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Lululemon CEO to step down; shares sink

Lululemon Athletica Inc. shares dropped nearly 14 percent

Lululemon Athletica Inc. shares dropped nearly 14 percent in after-hours trading after the news June 10, 2013, of the company's CEO stepping down. Credit: MCT

When Lululemon Athletica announced this week that chief executive Christine Day was leaving, investors bolted.

Day, 51, had been a Wall Street darling: Sales tripled in the past three years, and shares had climbed more than fivefold since June 27, 2008, the day before she became chief executive of the Canadian yogawear giant.

And while her reputation took a hit this year when the Vancouver-based company was forced to recall pants that became transparent when wearers bent over, her announced departure caught analysts by surprise.

"It's perception that's going to drive the stock, and the perception is going to be that there's really no one that's driving the strategic vision on a day-to-day basis," said Camilo Lyon, an analyst in New York for Canaccord Genuity.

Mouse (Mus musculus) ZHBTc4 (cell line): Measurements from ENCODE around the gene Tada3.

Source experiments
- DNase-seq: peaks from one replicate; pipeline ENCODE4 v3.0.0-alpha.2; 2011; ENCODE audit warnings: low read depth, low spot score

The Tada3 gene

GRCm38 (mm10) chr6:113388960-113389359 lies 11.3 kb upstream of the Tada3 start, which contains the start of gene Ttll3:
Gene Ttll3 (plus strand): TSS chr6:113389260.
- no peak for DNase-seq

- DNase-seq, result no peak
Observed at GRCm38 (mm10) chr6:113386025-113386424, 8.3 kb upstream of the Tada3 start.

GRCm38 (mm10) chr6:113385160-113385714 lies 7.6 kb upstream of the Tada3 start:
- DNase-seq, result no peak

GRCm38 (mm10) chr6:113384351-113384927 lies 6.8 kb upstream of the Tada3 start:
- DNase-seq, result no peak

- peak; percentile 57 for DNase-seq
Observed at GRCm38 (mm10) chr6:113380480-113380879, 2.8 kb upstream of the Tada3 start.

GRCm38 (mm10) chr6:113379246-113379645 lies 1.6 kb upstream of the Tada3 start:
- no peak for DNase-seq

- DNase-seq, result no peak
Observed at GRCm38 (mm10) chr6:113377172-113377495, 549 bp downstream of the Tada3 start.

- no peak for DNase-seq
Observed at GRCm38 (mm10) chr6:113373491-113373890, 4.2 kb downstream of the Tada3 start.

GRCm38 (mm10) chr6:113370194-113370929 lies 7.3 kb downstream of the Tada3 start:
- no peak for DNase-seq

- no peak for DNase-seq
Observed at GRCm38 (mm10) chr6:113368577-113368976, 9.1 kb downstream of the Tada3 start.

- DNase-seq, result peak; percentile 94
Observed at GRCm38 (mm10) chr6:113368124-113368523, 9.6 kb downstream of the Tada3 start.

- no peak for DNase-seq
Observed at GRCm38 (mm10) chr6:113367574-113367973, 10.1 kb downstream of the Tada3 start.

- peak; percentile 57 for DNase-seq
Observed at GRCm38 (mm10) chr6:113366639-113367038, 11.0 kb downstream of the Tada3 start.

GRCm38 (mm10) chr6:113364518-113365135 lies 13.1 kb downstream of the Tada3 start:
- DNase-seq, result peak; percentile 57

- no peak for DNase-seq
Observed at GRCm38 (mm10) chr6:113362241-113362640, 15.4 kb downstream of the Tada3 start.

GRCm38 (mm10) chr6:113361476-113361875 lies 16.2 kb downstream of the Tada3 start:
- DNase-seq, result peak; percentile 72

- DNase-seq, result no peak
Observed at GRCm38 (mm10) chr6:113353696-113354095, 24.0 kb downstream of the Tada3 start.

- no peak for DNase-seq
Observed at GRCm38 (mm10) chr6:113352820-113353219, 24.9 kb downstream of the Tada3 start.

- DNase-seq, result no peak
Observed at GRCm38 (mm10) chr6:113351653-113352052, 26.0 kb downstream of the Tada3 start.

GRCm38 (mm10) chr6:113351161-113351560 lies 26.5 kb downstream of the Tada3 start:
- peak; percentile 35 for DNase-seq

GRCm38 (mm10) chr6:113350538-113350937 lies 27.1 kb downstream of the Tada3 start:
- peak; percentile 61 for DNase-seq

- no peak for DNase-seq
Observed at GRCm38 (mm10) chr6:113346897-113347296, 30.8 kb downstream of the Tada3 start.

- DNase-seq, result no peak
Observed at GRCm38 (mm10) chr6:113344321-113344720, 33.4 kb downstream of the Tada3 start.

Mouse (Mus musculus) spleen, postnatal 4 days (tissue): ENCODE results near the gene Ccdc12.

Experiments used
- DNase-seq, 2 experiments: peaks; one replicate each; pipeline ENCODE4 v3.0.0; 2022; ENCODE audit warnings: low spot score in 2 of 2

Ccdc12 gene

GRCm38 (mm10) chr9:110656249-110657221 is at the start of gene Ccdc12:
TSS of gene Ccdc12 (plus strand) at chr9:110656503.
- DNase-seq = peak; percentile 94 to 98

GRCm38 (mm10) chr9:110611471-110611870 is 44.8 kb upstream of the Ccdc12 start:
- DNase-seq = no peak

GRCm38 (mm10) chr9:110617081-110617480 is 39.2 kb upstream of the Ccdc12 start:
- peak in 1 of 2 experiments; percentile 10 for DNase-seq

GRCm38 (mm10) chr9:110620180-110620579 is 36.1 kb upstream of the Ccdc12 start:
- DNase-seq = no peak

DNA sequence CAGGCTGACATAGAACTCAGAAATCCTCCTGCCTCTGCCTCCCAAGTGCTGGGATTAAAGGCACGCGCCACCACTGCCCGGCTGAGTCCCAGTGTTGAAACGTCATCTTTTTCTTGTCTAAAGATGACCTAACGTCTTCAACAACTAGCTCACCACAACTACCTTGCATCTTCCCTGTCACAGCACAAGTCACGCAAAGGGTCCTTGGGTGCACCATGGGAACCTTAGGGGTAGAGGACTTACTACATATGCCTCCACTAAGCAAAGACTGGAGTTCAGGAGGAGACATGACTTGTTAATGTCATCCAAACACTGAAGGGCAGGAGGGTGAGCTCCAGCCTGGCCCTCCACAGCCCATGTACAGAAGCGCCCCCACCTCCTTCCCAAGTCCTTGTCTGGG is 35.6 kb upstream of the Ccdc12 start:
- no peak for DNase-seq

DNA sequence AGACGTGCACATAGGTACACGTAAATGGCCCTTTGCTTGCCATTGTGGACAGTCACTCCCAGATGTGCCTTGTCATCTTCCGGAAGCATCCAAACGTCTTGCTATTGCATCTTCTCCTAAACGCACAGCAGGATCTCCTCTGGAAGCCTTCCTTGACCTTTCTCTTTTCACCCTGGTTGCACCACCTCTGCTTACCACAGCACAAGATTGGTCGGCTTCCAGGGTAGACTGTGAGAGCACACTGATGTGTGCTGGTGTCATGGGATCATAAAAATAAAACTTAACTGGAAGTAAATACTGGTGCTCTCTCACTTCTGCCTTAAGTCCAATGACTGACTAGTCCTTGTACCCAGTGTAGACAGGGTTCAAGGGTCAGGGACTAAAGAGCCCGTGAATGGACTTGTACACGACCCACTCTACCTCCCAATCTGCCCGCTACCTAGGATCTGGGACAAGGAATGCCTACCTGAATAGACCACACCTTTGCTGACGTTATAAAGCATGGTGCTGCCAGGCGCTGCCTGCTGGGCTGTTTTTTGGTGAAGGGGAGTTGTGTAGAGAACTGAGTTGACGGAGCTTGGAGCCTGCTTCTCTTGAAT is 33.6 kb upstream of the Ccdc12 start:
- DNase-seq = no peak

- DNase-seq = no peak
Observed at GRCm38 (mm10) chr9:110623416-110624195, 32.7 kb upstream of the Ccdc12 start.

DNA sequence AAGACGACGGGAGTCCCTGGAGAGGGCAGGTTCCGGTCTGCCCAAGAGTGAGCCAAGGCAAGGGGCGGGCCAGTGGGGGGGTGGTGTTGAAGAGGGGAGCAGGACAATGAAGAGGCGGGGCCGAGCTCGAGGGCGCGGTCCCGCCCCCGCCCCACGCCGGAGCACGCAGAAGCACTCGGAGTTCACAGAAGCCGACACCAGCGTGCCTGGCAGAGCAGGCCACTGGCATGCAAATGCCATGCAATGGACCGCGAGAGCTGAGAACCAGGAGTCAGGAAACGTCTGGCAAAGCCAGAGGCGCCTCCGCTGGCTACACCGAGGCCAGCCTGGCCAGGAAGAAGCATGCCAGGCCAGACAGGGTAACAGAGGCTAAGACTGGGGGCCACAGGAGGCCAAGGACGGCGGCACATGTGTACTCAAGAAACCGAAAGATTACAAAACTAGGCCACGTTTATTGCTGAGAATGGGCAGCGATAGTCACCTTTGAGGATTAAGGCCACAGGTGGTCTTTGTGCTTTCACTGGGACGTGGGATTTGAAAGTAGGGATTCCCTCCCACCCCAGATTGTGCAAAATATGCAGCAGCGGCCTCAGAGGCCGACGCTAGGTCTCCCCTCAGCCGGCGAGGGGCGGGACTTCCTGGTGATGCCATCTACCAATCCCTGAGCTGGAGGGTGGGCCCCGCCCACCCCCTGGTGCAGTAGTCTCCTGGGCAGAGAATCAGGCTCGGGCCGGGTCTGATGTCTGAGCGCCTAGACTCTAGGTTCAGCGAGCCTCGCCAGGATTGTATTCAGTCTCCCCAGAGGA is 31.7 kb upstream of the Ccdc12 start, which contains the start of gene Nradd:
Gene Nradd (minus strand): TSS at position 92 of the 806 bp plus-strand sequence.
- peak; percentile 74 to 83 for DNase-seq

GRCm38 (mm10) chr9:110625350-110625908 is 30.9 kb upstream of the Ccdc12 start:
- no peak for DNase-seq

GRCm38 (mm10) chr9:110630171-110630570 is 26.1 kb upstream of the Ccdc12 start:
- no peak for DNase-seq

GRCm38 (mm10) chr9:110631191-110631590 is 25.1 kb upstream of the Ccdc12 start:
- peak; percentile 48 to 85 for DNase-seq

Day, who will stay on until a replacement is found, is leaving at a time of challenges for Lululemon. Nike, Gap and Under Armour, attracted by the premium prices women will pay for quality activewear, all are piling in. To keep growing, Day was moving the brand into running and golf apparel and adding stores in Europe and Asia.

"This was a personal decision of mine," Day said on a conference call after the company reported earnings Monday.

With a blend of fashion and lifestyle marketing -- along with offering free yoga classes, it spotlights "ambassadors" who "embody the Lululemon lifestyle" -- the retailer built a cultlike following since moving into the U.S. market in 2003.

When Day took charge, Lululemon had 87 stores worldwide. Today it has 218. In 2009 the brand started an online store. In the first quarter Lululemon generated 15.6 percent of sales on the Web, up 40 percent from a year earlier.

But trouble hit in March, when the see-through pants debacle prompted Lululemon to recall shipments of black Luon pants, which accounted for about 17 percent of all women's pants sold, and cut its sales forecast for its fiscal first quarter.

The company's shares closed sharply lower Tuesday at $67.85, down $14.43.

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